He said, she said: Issues with the enforcement of no-oral variation clauses
By Erin CuttsLaw
In construction contracts, particularly large, complex building contracts, modifications will inevitably need to be made to the terms of the original agreement. Often, the contract requires that any amendments be recorded in writing and signed by the parties to the contract. These clauses have been termed “no-oral variation” clauses.
The reasoning for such formalities may be obvious. The objectives of a no-oral variation clause are clearly to ensure contractual certainty and to prevent the parties from asserting fabricated or inaccurate allegations that oral amendments have been made to the provisions of the contract during the course of construction.
However, the enforceability of these no-oral variation clauses has been the subject of significant judicial consideration not only in Canadian jurisdictions, but also internationally. Some Canadian Courts have strictly enforced these clauses with very minor exceptions, noting that there is nothing unconscionable about these clauses and that the certainty granted by such clauses is to be desired.1 Canadian courts have also noted that there is no “overriding public policy” that would lead to the conclusion that a no-oral variation clause is unenforceable.2
Other Canadian Courts, however, have taken a slightly different approach, highlighting the overriding public policy of freedom of contract and holding that no-oral variation clauses will generally be unenforceable because two contractors cannot by mutual agreement restrict their ability to control their legal relationship by future mutual agreement.3
The English Courts, while initially adopting the freedom of contract line of authority, appear to have settled on the stricter enforcement approach. In Globe Motors Inc. v TRW Lucas Varity Electric Steering Ltd.,4 the English Court of Appeal held that parties may informally amend a contract even if the contract required all modifications to be in writing and signed by the parties.
However, the English Supreme Court in Rock Advertising v. MWB Business Exchange Centres5 came to the opposite conclusion, finding that contractual certainty was to be preferred. In MWB, the Supreme Court held that the freedom to contract exists only up until the contract is entered into. After that point, the parties are restricted by the contract in a myriad of ways, including the manner by which the contract must be modified. The English Supreme Court concluded that no-oral variation clauses are, therefore, enforceable and, in fact, ought to be enforced unless some evidence, other than the informal agreement itself, clearly establishes that the parties unequivocally intended to amend the contract.
MWB has not been cited with any authority in Canada; however, Globe Motors was recently cited by Canada’s Federal Court in Oceanex Inc. v. Canada (Transport).6 In Oceanex, the Court held that where there is evidence that contracting parties have consented to an amendment (for example, by conduct), then no particular form of an amendment is required.7 Notably, Oceanex predates the decision in MWB and is generally lacking in substantive analysis on the enforceability of no oral variation clauses. Ultimately, the lack of recent treatment by the Canadian Courts in respect of these clauses has left the state of the law in this area in flux.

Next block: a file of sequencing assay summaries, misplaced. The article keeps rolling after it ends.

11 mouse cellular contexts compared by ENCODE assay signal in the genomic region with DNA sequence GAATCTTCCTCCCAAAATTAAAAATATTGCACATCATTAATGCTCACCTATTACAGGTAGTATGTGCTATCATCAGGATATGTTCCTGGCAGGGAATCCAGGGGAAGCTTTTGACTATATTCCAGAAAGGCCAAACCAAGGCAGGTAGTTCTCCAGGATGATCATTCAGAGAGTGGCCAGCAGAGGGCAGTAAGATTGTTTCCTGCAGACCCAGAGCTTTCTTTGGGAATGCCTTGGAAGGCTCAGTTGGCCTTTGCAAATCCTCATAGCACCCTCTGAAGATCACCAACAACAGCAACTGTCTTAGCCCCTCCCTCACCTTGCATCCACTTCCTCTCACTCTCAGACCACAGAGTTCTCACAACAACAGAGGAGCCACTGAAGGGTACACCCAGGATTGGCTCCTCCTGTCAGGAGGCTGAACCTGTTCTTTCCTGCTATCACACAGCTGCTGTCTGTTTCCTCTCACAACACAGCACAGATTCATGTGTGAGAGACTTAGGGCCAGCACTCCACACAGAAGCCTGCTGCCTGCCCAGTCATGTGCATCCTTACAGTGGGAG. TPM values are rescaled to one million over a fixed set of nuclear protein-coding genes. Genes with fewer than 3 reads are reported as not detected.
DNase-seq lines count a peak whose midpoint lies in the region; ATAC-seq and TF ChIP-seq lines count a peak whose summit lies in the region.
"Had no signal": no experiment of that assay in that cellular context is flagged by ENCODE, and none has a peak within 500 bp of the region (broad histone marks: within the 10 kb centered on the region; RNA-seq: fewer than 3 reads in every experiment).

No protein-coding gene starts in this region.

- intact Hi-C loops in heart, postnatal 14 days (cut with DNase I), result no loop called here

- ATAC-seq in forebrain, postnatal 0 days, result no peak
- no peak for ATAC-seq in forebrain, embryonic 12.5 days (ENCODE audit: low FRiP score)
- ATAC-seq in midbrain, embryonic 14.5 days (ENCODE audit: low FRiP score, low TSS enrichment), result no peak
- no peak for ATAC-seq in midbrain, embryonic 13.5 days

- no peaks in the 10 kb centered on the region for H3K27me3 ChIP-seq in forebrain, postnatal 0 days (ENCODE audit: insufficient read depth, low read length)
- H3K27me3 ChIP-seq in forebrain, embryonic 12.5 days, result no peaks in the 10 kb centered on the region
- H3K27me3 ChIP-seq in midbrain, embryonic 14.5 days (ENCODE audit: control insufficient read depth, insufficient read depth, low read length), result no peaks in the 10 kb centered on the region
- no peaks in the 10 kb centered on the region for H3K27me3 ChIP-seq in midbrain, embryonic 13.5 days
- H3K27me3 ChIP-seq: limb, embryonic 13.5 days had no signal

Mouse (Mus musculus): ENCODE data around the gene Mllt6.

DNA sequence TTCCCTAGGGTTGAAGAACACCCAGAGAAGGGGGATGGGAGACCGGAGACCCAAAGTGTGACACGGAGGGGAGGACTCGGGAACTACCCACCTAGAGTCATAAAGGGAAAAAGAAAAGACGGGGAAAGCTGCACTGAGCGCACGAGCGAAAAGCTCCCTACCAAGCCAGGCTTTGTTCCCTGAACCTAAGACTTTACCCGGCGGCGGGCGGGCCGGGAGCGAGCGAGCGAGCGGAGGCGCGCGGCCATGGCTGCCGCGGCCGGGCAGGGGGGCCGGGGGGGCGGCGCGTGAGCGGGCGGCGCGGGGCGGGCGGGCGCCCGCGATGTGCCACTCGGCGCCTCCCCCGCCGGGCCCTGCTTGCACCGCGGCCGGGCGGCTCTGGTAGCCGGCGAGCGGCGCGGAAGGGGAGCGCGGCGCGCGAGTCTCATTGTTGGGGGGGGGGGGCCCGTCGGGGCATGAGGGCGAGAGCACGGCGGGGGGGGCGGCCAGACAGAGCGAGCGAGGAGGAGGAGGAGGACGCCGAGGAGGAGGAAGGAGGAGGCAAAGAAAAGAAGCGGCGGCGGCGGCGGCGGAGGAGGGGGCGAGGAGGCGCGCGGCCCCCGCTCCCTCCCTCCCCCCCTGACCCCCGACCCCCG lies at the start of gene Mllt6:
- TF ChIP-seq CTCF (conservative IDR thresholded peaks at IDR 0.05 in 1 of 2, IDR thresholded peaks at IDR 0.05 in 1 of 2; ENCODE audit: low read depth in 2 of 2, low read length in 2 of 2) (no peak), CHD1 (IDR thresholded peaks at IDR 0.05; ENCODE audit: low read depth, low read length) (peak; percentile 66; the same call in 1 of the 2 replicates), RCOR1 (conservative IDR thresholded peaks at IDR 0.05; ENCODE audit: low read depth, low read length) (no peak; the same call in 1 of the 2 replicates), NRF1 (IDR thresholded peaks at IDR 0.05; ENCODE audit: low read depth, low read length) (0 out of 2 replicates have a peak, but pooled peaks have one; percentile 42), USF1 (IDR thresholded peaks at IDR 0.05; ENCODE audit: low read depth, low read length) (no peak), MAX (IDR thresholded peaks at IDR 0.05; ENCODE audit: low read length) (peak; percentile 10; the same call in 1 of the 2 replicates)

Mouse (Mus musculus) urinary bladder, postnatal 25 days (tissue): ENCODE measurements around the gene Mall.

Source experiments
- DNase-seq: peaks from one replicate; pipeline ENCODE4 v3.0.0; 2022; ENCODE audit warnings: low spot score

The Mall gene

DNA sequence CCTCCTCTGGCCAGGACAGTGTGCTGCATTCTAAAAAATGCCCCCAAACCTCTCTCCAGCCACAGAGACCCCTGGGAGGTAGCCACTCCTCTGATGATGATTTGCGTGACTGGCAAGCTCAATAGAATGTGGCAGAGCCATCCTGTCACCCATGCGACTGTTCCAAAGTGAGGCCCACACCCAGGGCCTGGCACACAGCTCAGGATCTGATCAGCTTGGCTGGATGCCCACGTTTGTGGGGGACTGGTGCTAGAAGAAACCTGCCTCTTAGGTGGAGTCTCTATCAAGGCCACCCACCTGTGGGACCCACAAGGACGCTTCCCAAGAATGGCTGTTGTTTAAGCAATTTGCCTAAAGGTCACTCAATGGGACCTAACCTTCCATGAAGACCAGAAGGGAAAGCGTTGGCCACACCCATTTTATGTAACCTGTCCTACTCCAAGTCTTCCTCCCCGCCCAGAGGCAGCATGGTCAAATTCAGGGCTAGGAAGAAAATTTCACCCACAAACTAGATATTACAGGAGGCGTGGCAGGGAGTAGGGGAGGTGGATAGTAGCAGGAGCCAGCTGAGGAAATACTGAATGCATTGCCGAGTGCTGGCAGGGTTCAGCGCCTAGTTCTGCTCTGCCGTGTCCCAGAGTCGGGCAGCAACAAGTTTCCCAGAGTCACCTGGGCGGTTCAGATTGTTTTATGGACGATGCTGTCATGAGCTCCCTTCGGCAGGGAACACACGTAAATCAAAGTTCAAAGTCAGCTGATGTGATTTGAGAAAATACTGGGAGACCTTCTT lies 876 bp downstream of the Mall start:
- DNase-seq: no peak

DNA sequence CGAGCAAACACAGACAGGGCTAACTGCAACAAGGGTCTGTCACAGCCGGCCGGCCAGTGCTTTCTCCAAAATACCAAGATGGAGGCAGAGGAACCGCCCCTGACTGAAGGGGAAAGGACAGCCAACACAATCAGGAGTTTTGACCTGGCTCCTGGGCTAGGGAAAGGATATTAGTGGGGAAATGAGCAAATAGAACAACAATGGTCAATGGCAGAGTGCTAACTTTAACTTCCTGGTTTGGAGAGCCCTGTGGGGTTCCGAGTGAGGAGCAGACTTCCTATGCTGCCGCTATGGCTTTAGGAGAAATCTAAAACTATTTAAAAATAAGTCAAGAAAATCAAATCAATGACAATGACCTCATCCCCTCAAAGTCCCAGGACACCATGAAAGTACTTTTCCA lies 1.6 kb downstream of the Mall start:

What is clear, however, is that the evidentiary bar for establishing an informal or oral amendment to a contract with a no-oral variation clause is high. The party alleging the existence of the amendment may need to prove that the parties had terminated or never even operated under the original agreement8 or, at the very least, had agreed to invalidate or amend the no-oral agreement clause itself.9 Mere allegations of an informal or oral amendment in the presence of a no-oral variation clause are unlikely to suffice.
Regardless of whether or not a contract contains a no-oral variation clause, contracting parties must pay close attention to their conduct and the representations they make to one another during the course of construction to ensure that they are not inadvertently agreeing to modify the terms of the original contract. Any discussions regarding potential modifications to the terms of the contract should be carefully recorded in writing and should include the caveat that all potential modifications are invalid until formally recorded in a signed amendment. Finally, all staff should be reminded of the risk inherent in allowing or causing deviations to the contractual terms during the course of construction.
Erin Cutts practices Construction Law at Borden Ladner Gervais LLP.
This article is provided for general information only and may not be relied upon as legal advice.
This column first appeared in the October 2020 edition of On-Site. Click here to read through the whole issue.
1 — Becker v. Jane Doe No. 1, 2015 ABQB 144 at para 34 and 37
2 — Ibid. at para 40
3 — Shelanu Inc. v. Print Three Franchising Corp., 2003 CarswellOnt 2038 at para 50
4 —  EWCA CIV 396
5 —  UKSC 24
6 — 2018 FC 250
7 — Ibid. at para 79
8 — Triple R Contracting Ltd. v 384848 Alberta Ltd., 2001 ABQB 52
9 — See Shelanu, Globe Motors